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date: 15 November 2019

Abstract and Keywords

There is a general consensus that cochlear implantation within the first 2 years of life leads to improved language benefits. Children who are implanted in their early years tend to show better language abilities than those who are implanted later. When separate language domains (e.g., vocabulary, syntax) are assessed, however, children with cochlear implants (CIs) demonstrate different levels of proficiency. For example, vocabulary skills are generally better than grammatical skills. This chapter presents an overview of recent research results on grammar development in children who received a cochlear implant before the age of 2 years (with a focus on Romance and Germanic languages). In several languages, persisting problems exist with inflectional morphology and function words. Assessment tasks that better capture receptive and expressive grammar achievement are presented, and the possible causes of the specific grammar difficulties are discussed.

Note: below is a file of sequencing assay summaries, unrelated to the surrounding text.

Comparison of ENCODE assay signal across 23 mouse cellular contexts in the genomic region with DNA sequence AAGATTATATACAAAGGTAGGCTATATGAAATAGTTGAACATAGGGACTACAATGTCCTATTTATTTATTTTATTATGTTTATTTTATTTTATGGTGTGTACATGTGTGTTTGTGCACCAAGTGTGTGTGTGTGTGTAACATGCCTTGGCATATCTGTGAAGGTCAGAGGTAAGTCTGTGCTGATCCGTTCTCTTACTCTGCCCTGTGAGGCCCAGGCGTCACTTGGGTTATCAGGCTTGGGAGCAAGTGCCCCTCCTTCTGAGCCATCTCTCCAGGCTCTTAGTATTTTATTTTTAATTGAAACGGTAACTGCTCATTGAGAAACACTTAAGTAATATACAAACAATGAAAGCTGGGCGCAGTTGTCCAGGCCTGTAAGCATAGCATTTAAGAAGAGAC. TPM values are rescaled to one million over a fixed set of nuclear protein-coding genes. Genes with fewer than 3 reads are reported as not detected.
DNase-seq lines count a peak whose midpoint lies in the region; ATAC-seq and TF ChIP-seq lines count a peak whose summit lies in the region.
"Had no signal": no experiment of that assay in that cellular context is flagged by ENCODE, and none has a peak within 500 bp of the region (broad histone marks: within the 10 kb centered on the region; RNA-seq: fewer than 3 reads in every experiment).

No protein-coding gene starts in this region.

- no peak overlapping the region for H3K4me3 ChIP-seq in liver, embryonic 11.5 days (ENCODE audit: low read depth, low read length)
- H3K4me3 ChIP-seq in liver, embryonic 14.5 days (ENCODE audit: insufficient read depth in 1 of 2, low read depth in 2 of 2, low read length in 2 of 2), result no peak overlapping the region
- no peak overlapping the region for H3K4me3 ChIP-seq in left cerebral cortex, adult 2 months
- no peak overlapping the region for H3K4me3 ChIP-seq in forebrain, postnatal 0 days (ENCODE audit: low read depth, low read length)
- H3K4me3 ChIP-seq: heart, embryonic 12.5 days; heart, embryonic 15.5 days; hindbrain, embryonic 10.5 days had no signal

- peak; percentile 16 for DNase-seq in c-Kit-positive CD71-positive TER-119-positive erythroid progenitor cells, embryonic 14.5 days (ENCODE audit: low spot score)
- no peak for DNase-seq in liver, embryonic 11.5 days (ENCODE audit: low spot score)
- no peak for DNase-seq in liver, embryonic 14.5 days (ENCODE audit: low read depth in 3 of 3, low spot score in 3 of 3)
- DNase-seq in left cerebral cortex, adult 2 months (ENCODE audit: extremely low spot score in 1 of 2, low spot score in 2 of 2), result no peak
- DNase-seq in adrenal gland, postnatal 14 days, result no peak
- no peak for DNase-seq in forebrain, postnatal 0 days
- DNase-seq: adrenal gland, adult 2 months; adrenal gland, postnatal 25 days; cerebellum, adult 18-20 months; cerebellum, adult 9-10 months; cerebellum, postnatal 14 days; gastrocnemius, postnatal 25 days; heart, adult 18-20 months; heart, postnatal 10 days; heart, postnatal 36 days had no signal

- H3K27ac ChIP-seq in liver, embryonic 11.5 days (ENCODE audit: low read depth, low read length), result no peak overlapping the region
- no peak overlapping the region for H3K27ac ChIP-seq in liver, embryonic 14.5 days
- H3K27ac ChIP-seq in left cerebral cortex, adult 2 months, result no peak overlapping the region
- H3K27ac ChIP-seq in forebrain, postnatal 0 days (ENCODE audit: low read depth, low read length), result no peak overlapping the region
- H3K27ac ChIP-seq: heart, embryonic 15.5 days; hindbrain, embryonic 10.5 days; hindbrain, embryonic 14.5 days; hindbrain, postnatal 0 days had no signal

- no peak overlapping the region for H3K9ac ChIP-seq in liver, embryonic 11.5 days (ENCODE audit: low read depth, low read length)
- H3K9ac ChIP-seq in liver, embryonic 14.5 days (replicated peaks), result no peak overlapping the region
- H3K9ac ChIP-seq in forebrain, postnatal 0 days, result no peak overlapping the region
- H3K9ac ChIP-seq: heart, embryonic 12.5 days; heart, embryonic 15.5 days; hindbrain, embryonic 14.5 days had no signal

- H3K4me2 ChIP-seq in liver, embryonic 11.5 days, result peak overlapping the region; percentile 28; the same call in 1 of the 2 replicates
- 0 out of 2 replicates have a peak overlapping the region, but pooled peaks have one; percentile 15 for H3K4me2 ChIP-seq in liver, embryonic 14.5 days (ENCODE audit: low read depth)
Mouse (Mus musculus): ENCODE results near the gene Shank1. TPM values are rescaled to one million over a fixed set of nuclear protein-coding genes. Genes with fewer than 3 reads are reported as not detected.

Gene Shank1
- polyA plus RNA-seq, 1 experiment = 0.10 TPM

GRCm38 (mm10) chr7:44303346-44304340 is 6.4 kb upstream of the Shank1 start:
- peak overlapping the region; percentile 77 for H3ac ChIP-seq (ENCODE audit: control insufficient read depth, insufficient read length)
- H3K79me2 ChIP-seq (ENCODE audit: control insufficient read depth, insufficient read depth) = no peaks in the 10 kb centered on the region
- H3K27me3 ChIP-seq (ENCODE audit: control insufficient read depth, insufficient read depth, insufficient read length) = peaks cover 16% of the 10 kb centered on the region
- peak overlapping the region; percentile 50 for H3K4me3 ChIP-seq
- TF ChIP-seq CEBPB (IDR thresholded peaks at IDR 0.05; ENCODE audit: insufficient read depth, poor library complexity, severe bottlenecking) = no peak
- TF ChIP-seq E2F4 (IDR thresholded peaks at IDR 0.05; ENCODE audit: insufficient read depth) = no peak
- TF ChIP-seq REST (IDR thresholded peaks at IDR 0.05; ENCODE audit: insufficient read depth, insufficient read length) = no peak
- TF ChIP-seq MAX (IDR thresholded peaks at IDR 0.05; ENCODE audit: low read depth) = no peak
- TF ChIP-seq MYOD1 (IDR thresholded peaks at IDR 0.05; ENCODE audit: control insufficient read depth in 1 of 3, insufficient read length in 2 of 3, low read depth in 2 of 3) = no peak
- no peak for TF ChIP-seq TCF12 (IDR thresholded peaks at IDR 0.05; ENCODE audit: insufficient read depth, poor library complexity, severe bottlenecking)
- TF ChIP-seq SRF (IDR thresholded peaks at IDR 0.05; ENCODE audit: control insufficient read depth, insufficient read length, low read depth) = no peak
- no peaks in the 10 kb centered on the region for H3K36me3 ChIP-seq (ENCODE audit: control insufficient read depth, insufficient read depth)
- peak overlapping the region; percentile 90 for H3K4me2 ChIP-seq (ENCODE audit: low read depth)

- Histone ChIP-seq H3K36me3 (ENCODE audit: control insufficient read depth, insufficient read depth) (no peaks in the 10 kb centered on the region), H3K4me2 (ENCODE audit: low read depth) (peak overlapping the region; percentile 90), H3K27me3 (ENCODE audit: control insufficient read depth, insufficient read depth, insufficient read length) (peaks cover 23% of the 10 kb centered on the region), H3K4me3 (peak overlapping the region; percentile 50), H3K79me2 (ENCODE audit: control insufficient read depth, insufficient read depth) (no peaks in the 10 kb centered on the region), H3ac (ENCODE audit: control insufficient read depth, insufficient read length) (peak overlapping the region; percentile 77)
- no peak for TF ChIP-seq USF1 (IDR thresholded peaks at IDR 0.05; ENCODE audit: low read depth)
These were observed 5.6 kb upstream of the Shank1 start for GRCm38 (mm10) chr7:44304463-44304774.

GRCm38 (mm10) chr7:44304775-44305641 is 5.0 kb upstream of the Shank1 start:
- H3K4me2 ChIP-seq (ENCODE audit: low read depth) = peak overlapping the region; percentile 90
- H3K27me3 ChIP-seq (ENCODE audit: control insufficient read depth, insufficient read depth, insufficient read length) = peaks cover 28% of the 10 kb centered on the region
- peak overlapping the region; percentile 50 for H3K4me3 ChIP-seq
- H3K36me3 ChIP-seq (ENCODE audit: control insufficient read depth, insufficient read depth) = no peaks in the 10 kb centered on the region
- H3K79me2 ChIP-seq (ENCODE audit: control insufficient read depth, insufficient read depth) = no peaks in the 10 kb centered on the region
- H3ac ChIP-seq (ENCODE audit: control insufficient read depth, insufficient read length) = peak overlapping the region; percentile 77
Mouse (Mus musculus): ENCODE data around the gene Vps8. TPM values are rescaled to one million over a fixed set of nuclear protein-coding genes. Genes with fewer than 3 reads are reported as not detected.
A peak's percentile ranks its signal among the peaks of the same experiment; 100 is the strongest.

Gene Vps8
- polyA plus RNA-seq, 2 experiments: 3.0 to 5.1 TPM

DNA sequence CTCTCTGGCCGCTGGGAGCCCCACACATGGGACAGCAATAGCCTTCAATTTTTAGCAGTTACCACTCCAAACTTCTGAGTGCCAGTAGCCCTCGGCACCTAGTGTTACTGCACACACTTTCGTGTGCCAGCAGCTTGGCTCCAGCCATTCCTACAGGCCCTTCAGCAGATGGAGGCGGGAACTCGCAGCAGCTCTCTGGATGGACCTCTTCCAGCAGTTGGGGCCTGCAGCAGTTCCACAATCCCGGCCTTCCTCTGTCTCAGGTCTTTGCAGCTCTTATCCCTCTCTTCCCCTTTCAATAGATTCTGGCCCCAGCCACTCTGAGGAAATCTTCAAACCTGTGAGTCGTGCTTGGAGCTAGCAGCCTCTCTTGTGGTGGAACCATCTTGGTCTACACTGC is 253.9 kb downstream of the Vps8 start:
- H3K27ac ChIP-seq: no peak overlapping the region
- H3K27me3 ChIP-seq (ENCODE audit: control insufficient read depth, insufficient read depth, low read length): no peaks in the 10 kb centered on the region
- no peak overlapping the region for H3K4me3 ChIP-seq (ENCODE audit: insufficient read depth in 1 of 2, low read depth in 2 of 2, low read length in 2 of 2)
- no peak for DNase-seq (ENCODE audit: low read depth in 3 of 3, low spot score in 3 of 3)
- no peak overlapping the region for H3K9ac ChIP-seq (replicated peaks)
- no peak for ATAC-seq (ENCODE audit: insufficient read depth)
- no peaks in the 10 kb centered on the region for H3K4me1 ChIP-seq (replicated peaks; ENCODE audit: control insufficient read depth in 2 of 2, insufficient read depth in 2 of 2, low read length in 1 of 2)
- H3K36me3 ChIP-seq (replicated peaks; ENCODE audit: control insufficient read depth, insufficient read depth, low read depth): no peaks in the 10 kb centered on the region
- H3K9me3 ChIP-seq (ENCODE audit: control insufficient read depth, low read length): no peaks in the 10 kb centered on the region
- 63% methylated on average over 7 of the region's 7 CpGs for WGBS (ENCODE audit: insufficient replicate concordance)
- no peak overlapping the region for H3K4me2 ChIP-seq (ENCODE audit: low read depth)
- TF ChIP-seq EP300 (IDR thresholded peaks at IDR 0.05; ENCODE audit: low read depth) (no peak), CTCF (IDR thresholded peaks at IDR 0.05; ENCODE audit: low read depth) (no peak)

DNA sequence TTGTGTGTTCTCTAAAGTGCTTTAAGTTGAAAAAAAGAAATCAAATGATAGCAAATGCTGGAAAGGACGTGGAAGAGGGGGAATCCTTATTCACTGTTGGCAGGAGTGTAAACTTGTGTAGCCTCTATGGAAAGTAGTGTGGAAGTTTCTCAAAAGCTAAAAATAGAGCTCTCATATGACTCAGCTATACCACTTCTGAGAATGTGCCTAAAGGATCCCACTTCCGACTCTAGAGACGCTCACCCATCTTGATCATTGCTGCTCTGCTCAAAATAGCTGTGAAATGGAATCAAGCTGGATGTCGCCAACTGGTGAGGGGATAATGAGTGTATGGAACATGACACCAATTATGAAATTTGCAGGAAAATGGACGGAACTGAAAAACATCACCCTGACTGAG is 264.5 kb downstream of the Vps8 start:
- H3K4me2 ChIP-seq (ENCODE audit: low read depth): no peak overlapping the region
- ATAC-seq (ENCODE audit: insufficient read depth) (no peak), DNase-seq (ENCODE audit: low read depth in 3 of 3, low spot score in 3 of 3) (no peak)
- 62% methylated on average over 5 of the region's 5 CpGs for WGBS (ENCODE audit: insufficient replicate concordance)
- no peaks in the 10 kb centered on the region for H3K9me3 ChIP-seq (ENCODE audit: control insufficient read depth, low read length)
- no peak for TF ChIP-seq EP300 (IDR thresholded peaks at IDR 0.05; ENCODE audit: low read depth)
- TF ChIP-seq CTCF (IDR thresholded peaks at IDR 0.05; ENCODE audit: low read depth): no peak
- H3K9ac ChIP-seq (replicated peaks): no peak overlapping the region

Keywords: cochlear implants, language development, young children, grammar, inflectional morphology, early intervention, language delay, language structure

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